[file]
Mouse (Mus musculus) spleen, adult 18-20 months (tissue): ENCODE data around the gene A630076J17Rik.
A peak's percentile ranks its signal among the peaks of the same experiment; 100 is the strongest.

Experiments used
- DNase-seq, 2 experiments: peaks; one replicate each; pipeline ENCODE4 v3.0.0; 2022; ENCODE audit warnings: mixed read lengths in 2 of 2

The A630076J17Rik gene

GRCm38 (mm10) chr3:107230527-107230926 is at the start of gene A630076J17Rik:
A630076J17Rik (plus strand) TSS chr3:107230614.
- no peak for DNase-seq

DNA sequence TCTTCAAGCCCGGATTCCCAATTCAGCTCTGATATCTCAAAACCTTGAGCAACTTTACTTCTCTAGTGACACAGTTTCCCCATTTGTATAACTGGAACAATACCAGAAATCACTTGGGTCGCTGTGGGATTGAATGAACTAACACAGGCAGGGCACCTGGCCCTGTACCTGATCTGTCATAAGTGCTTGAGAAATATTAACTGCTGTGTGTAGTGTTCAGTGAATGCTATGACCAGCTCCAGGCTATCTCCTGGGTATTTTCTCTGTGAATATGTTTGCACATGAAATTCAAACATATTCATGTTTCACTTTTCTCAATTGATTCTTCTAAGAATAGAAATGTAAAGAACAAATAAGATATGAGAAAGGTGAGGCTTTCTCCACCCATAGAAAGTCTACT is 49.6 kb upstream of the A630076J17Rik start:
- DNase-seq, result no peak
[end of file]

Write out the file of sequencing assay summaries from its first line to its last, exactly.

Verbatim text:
Mouse (Mus musculus) spleen, adult 18-20 months (tissue): ENCODE data around the gene A630076J17Rik.
A peak's percentile ranks its signal among the peaks of the same experiment; 100 is the strongest.

Experiments used
- DNase-seq, 2 experiments: peaks; one replicate each; pipeline ENCODE4 v3.0.0; 2022; ENCODE audit warnings: mixed read lengths in 2 of 2

The A630076J17Rik gene

GRCm38 (mm10) chr3:107230527-107230926 is at the start of gene A630076J17Rik:
A630076J17Rik (plus strand) TSS chr3:107230614.
- no peak for DNase-seq

DNA sequence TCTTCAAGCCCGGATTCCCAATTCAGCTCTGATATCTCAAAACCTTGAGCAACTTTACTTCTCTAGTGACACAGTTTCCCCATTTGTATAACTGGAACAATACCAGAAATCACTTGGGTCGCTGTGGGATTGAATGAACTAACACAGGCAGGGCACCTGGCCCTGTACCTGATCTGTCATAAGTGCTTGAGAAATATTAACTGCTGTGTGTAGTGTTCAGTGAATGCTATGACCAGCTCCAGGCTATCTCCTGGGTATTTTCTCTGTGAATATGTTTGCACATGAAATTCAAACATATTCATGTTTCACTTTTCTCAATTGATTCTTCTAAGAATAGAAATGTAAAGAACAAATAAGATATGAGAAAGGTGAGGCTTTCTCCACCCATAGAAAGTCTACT is 49.6 kb upstream of the A630076J17Rik start:
- DNase-seq, result no peak